The Nation: Ellsberg: The Battle Over the Right to Know

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But Ellsberg was thinking much more than that about Viet Nam as he began to harangue friends about the immorality of the U.S. presence in Indochina. He felt that the clock was running out. A close friend is convinced that Ellsberg's age had much to do with the timing of his exploit: "He was worried about having turned 40 without having done anything big. He was just busting to do something."

In his television interview last week Ellsberg said he could think of only one U.S. hero in the war: Sergeant Michael Bernhardt, who reportedly refused to shoot civilians at My Lai. He claimed that release of the papers was timely because he fears that Nixon may be planning "a replay of 1964," meaning major bombing strikes against North Viet Nam after next year's election. Ellsberg contends that Johnson planned such attacks before the 1964 election.

Ellsberg's views on the war were best detailed in one of the few articles he has managed to complete (he has been pecking out a Viet Nam book for nearly a year), a March essay in The New York Review of Books. In it Ellsberg predicts that Nixon will increase bombing as more U.S. troops withdraw, to protect those that remain and also to prevent the collapse of the Saigon government until a politically acceptable interval passes. His thesis is that only heavy bombing can cover the U.S. withdrawal, that it is a necessary condition of exit. As a result, he says, more Asians will die or be made refugees.

What Ellsberg claims has been a U.S. callousness toward Vietnamese deaths and a preoccupation with lowering its own casualties to an acceptable level has been a recurrent theme of his criticism. Last January he turned an easygoing Cambridge conference into an electric moment of confrontation when he rose from the floor to ask Henry Kissinger if the Government did not have any estimates of Vietnamese casualties under Nixon's Vietnamization program. Kissinger hesitated, called it a "cleverly worded" question. But did he have an answer? Kissinger evaded and called the question "racist."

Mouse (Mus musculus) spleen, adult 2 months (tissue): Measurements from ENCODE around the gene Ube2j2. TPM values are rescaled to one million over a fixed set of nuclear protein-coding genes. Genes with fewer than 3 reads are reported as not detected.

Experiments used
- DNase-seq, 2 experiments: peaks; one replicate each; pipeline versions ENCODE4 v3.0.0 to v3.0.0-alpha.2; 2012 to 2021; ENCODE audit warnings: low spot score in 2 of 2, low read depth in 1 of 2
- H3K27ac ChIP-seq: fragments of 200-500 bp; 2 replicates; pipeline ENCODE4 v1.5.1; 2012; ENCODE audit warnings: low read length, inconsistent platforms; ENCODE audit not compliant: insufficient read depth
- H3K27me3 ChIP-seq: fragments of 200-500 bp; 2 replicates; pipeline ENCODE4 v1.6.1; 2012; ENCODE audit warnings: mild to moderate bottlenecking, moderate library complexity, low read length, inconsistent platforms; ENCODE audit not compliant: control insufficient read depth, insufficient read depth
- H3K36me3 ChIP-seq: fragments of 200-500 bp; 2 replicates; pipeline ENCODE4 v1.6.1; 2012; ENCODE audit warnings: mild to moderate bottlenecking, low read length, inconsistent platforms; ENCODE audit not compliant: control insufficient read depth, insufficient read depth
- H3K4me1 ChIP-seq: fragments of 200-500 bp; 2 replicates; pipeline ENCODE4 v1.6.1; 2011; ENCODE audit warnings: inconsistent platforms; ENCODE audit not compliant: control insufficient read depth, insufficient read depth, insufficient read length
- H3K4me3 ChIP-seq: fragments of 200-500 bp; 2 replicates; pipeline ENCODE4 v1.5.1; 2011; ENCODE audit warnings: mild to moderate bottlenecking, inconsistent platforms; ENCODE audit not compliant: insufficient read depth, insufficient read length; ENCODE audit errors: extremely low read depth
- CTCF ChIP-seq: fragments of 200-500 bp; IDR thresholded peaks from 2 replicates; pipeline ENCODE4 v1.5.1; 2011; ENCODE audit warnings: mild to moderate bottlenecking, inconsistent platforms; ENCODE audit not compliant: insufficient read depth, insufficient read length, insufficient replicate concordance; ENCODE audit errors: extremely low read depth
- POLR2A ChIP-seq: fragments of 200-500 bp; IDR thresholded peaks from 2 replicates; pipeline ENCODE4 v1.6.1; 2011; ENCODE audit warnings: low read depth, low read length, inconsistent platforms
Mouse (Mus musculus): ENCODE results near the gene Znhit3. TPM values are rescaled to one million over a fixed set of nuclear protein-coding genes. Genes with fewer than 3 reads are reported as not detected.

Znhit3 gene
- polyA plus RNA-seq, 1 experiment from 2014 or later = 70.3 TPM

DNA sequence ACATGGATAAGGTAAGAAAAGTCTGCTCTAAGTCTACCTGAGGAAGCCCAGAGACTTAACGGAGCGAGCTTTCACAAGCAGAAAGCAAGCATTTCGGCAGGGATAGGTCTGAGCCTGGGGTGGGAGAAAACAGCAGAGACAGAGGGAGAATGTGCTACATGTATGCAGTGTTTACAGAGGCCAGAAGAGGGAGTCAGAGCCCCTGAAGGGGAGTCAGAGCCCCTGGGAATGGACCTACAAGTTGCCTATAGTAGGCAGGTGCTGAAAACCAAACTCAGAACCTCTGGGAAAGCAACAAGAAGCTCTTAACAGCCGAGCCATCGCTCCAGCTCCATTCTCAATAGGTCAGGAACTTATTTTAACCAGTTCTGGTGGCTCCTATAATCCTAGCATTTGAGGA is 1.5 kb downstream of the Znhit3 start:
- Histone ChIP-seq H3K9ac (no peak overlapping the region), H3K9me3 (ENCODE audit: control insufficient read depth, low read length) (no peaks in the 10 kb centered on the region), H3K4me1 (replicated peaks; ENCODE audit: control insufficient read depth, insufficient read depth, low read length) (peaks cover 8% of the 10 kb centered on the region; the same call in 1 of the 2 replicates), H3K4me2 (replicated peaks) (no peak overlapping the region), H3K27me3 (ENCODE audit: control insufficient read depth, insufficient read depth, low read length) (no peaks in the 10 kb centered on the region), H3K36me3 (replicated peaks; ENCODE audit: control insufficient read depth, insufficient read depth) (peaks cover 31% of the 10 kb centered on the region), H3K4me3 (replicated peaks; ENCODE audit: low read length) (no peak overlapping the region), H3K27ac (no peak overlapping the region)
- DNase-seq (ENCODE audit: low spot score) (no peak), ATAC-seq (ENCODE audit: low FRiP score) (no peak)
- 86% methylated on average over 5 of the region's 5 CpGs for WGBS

Attack and Defense

Discussing at a party one night how differently the U.S. views murder of Vietnamese and of its own citizens, Ellsberg and a friend concocted the most outrageous slogan they could think of to illustrate the point. It was: FREE CALLEY—AND MANSON. Ellsberg's son had a batch of buttons printed and gave them to his father on his 40th birthday—and the pair enraged Cambridge residents by handing them out on the street. Few appreciated the irony.

It was to convince other Americans that U.S. policy in Viet Nam has been morally blind that Ellsberg arranged to release the secret study. Yet not all of the men who have admired Ellsberg's mind and potential share the conviction that his act will accomplish anything positive. Lansdale considers it more likely that the papers amount to "a perverted McCarthyism. The people who released them have elicited emotional responses just as McCarthy aroused the intellectuals and the liberals. The people attacked will be hitting back."

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